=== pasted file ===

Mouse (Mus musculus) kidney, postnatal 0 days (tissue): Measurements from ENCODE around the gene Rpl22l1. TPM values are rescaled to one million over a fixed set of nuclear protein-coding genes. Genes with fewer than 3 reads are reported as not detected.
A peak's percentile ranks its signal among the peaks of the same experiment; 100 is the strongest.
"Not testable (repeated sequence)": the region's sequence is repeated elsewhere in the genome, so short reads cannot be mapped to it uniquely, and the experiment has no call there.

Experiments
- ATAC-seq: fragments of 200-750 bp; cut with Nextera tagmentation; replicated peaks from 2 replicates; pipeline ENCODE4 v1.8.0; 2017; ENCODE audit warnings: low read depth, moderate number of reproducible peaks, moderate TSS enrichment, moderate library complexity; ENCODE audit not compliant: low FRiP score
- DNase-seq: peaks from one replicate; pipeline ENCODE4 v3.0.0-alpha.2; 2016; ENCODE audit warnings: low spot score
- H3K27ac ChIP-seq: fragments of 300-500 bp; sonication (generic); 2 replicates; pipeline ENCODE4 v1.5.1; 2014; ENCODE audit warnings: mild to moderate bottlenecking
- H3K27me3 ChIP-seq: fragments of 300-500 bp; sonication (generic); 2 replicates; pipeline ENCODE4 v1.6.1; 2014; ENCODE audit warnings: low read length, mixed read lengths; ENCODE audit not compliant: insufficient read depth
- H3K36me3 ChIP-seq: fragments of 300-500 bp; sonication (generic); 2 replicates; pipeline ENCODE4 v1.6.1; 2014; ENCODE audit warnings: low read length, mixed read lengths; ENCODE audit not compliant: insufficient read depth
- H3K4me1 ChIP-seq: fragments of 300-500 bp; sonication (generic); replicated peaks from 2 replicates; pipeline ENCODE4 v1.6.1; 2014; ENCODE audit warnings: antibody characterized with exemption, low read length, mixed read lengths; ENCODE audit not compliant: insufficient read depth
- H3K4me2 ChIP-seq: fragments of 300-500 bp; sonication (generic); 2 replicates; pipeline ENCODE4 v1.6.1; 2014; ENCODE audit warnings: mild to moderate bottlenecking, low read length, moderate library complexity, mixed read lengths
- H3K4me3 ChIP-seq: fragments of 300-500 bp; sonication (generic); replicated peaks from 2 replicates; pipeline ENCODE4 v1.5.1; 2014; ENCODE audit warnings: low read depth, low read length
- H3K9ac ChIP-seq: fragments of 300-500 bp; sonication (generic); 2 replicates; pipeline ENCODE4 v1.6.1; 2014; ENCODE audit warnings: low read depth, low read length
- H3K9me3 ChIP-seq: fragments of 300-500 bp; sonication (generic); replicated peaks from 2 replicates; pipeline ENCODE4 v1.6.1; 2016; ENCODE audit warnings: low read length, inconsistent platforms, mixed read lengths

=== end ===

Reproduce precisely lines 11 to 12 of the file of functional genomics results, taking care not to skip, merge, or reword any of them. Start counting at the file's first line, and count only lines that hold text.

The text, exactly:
- H3K4me2 ChIP-seq: fragments of 300-500 bp; sonication (generic); 2 replicates; pipeline ENCODE4 v1.6.1; 2014; ENCODE audit warnings: mild to moderate bottlenecking, low read length, moderate library complexity, mixed read lengths
- H3K4me3 ChIP-seq: fragments of 300-500 bp; sonication (generic); replicated peaks from 2 replicates; pipeline ENCODE4 v1.5.1; 2014; ENCODE audit warnings: low read depth, low read length